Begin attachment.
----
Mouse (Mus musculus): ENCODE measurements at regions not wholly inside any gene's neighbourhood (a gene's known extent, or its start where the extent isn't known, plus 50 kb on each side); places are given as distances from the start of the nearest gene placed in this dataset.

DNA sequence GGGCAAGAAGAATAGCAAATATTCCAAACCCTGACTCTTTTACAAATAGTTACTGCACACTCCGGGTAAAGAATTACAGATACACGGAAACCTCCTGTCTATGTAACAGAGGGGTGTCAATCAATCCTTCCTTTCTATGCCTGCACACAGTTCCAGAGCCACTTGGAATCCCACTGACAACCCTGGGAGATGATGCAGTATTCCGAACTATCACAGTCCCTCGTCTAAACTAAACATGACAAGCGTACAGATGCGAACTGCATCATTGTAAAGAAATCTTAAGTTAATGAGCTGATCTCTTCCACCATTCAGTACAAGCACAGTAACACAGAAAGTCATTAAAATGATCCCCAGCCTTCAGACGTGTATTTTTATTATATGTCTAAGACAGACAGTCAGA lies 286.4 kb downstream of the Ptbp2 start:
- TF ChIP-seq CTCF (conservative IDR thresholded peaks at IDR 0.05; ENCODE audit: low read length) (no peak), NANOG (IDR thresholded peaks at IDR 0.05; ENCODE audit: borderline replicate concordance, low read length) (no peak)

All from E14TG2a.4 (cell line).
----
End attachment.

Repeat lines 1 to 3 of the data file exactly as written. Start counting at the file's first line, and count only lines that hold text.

Mouse (Mus musculus): ENCODE measurements at regions not wholly inside any gene's neighbourhood (a gene's known extent, or its start where the extent isn't known, plus 50 kb on each side); places are given as distances from the start of the nearest gene placed in this dataset.

DNA sequence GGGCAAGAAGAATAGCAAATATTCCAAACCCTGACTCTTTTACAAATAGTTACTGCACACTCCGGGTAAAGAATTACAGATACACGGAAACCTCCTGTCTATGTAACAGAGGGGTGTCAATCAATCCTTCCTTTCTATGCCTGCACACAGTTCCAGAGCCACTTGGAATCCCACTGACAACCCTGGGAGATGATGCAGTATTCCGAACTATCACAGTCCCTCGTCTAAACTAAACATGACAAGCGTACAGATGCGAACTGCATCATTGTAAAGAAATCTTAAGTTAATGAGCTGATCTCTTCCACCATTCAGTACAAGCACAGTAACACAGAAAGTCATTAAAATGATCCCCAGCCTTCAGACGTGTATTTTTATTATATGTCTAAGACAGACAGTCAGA lies 286.4 kb downstream of the Ptbp2 start:
- TF ChIP-seq CTCF (conservative IDR thresholded peaks at IDR 0.05; ENCODE audit: low read length) (no peak), NANOG (IDR thresholded peaks at IDR 0.05; ENCODE audit: borderline replicate concordance, low read length) (no peak)